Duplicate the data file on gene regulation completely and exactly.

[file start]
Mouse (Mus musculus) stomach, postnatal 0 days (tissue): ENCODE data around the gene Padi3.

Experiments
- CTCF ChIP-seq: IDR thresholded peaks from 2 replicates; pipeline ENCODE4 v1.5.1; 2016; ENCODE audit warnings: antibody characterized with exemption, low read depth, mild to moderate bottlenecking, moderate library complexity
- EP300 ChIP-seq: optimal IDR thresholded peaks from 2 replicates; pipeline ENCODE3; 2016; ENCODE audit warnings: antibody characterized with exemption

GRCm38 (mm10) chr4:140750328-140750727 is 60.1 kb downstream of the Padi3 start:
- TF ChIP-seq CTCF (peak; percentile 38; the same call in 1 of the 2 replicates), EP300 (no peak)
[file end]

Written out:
Mouse (Mus musculus) stomach, postnatal 0 days (tissue): ENCODE data around the gene Padi3.

Experiments
- CTCF ChIP-seq: IDR thresholded peaks from 2 replicates; pipeline ENCODE4 v1.5.1; 2016; ENCODE audit warnings: antibody characterized with exemption, low read depth, mild to moderate bottlenecking, moderate library complexity
- EP300 ChIP-seq: optimal IDR thresholded peaks from 2 replicates; pipeline ENCODE3; 2016; ENCODE audit warnings: antibody characterized with exemption

GRCm38 (mm10) chr4:140750328-140750727 is 60.1 kb downstream of the Padi3 start:
- TF ChIP-seq CTCF (peak; percentile 38; the same call in 1 of the 2 replicates), EP300 (no peak)